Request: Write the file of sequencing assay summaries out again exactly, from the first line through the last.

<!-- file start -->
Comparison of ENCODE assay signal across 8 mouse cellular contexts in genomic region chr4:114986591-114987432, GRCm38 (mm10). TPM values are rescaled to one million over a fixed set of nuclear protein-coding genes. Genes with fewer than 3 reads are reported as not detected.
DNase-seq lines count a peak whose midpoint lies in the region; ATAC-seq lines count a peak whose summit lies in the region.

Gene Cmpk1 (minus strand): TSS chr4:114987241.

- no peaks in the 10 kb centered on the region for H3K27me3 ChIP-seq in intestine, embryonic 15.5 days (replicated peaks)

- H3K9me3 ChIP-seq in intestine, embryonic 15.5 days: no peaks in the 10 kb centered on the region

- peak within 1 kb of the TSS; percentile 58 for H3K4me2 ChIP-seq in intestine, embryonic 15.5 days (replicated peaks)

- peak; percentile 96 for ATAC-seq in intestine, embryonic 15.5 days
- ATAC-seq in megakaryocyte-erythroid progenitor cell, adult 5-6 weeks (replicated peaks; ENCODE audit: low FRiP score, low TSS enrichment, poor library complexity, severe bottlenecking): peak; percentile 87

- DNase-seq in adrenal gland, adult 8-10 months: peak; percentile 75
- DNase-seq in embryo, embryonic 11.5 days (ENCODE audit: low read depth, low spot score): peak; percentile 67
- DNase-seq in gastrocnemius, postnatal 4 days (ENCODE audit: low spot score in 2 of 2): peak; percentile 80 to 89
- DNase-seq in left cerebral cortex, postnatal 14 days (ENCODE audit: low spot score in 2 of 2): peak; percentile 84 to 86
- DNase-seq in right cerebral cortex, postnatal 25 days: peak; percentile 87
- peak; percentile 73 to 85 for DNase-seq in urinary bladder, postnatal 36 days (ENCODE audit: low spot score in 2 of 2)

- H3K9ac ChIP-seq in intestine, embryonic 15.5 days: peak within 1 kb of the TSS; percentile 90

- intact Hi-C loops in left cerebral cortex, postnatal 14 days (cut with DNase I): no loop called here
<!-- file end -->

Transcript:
Comparison of ENCODE assay signal across 8 mouse cellular contexts in genomic region chr4:114986591-114987432, GRCm38 (mm10). TPM values are rescaled to one million over a fixed set of nuclear protein-coding genes. Genes with fewer than 3 reads are reported as not detected.
DNase-seq lines count a peak whose midpoint lies in the region; ATAC-seq lines count a peak whose summit lies in the region.

Gene Cmpk1 (minus strand): TSS chr4:114987241.

- no peaks in the 10 kb centered on the region for H3K27me3 ChIP-seq in intestine, embryonic 15.5 days (replicated peaks)

- H3K9me3 ChIP-seq in intestine, embryonic 15.5 days: no peaks in the 10 kb centered on the region

- peak within 1 kb of the TSS; percentile 58 for H3K4me2 ChIP-seq in intestine, embryonic 15.5 days (replicated peaks)

- peak; percentile 96 for ATAC-seq in intestine, embryonic 15.5 days
- ATAC-seq in megakaryocyte-erythroid progenitor cell, adult 5-6 weeks (replicated peaks; ENCODE audit: low FRiP score, low TSS enrichment, poor library complexity, severe bottlenecking): peak; percentile 87

- DNase-seq in adrenal gland, adult 8-10 months: peak; percentile 75
- DNase-seq in embryo, embryonic 11.5 days (ENCODE audit: low read depth, low spot score): peak; percentile 67
- DNase-seq in gastrocnemius, postnatal 4 days (ENCODE audit: low spot score in 2 of 2): peak; percentile 80 to 89
- DNase-seq in left cerebral cortex, postnatal 14 days (ENCODE audit: low spot score in 2 of 2): peak; percentile 84 to 86
- DNase-seq in right cerebral cortex, postnatal 25 days: peak; percentile 87
- peak; percentile 73 to 85 for DNase-seq in urinary bladder, postnatal 36 days (ENCODE audit: low spot score in 2 of 2)

- H3K9ac ChIP-seq in intestine, embryonic 15.5 days: peak within 1 kb of the TSS; percentile 90

- intact Hi-C loops in left cerebral cortex, postnatal 14 days (cut with DNase I): no loop called here